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Conferencing News Blog

We Have No Illusions

Our esteemed friends at Wainhouse Research just released a new report called Telepresence 2007 - Taking Videoconferencing to the Next Frontier. We think that's a balanced and accurate title for this segment of the videoconferencing market but we would like everyone to agree with the Trekkies that space is the final frontier. End-users considering high-end videoconferencing systems should check out what looks to be a thorough report by Wainhouse Research.

Of course, as many a past blog post has suggested, no one from our point of view has been able to simply answer the question: From an end-user's point of view, what is the difference between telepresence and videoconferencing? As we said last week, we think end-users will always call videoconferencing "videoconferencing" because that's what it still is even if its image and sound quality improve.

In reading the teaser for Wainhouse Research report, the introduction states: "What is the difference between telepresence and videoconferencing"? Juicy!!!!!! Our eyes are wide open! Please, WR, continue!!! ...Wainhouse Research goes on to offer a definition of this hyped marketing term.

Drum roll please...

Wainhouse Research definition of telepresence: "A videoconferencing experience that creates the illusion that the remote participants are in the same room with you."

HOLY TOMATOES, BATMAN! Don't some in the industry call something that collects dust in the corner of the conference room a videoconferencing experience? It seems Cisco (mantra: "it's not videoconferencing") just got repudiated with WR calling telepresence a "videoconferencing experience." We couldn't agree more: telepresence is a videoconferencing experience, and that's how end-users will define it as well.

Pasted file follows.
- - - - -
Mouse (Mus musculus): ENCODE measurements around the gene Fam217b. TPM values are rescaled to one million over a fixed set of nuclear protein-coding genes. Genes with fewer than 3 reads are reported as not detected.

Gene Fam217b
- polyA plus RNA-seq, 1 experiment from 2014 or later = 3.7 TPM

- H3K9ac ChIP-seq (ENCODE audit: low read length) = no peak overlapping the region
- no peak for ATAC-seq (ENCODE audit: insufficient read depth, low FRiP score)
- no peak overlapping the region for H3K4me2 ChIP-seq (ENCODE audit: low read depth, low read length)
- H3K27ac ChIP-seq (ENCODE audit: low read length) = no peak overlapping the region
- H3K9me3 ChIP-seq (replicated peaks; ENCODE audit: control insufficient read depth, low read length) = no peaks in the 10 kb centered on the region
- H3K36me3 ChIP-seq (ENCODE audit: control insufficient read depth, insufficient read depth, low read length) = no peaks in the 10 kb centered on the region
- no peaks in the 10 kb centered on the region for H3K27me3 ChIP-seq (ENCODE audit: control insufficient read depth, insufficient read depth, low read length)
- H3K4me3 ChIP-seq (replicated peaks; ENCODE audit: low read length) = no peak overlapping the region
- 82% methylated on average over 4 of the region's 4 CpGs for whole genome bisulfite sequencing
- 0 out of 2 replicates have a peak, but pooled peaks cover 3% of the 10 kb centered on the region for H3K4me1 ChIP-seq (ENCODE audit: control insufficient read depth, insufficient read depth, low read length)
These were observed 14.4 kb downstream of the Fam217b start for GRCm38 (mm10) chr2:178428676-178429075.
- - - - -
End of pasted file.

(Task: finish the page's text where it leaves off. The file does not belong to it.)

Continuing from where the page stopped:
We can't sign on to the "creates the illusion" part of the Wainhouse Research definition of telepresence. In reality there is no true "illusion" that the remote participants are in the same room, though it's certainly life-like. The remote participants images may be clear, their voices may be modulated well, but no one is under an "illusion" that they're in the same room together. And if they were, it would take all of 30 seconds into a meeting for a spitball to splat on a monitor to shatter this illusion, and we all know spitballing is a serious productivity problem in corporate America.

But let's not quibble, because there is a new product set of high-end videoconferencing systems on the market in the telepresence segment, and our end-user readers might want to check out the Wainhouse Research Segment Report on Telepresence.